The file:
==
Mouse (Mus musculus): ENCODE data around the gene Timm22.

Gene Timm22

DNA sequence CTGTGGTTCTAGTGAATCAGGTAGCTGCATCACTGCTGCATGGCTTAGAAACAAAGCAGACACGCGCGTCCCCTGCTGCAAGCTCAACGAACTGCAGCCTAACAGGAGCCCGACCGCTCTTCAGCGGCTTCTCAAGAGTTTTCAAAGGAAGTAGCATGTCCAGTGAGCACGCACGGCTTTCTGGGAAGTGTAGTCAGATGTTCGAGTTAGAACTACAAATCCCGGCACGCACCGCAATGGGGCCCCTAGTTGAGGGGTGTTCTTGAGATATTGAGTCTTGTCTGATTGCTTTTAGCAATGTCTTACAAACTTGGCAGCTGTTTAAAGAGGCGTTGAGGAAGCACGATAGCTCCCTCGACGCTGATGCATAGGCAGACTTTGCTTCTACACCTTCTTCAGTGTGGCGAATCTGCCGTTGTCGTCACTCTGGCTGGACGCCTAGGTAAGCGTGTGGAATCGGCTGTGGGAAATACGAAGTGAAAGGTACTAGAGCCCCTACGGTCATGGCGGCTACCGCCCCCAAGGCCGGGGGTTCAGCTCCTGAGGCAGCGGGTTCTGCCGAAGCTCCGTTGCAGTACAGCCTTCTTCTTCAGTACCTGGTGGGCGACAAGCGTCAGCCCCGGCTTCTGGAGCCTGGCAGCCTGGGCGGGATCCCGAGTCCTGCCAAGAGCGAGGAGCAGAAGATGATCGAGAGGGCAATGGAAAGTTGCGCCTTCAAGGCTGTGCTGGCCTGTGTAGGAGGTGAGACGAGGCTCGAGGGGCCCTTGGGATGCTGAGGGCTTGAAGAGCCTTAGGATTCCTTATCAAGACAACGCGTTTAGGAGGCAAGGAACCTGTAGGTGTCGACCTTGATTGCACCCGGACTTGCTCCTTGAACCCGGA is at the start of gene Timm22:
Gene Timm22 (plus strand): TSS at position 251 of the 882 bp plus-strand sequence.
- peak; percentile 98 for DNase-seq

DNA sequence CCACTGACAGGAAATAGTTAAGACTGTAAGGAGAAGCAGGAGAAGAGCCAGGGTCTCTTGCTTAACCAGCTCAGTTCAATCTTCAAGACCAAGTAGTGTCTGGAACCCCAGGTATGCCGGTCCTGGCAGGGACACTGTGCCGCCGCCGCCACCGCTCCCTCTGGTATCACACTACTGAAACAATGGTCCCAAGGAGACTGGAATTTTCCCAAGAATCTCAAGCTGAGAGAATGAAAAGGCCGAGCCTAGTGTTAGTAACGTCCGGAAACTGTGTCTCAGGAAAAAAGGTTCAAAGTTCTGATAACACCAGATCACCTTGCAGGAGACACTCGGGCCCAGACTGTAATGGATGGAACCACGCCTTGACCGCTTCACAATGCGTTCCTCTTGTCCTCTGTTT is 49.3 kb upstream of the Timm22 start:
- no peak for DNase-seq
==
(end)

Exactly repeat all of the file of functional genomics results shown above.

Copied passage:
Mouse (Mus musculus): ENCODE data around the gene Timm22.

Gene Timm22

DNA sequence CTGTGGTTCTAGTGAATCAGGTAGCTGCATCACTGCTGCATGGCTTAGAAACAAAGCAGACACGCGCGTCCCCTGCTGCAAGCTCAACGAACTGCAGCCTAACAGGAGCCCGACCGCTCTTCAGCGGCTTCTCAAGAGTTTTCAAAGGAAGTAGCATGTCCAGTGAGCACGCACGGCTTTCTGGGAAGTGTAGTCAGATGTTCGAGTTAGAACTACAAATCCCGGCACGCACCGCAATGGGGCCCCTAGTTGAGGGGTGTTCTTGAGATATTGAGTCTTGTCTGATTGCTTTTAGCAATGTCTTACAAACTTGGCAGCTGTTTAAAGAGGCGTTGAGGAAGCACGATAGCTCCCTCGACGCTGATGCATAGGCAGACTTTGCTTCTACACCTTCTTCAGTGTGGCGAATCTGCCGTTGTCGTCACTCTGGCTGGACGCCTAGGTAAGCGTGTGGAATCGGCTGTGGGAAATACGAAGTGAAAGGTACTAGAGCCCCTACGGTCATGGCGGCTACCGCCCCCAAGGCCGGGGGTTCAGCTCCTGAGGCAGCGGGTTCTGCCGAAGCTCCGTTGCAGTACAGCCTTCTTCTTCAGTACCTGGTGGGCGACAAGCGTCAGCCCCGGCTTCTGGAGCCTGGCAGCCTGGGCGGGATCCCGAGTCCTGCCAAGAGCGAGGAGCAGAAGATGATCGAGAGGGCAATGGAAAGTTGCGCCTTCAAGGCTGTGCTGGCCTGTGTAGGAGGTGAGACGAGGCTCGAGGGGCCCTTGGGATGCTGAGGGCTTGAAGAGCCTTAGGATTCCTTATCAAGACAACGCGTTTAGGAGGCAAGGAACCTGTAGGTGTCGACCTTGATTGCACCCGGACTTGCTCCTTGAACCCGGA is at the start of gene Timm22:
Gene Timm22 (plus strand): TSS at position 251 of the 882 bp plus-strand sequence.
- peak; percentile 98 for DNase-seq

DNA sequence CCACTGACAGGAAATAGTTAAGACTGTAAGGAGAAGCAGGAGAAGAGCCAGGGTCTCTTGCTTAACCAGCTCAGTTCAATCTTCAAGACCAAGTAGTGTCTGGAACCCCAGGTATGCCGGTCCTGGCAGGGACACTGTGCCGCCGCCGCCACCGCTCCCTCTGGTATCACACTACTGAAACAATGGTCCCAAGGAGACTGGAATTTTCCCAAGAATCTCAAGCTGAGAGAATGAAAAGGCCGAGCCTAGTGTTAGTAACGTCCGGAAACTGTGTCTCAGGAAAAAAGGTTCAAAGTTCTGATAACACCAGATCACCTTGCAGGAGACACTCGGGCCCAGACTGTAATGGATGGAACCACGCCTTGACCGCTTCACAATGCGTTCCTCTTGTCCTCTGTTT is 49.3 kb upstream of the Timm22 start:
- no peak for DNase-seq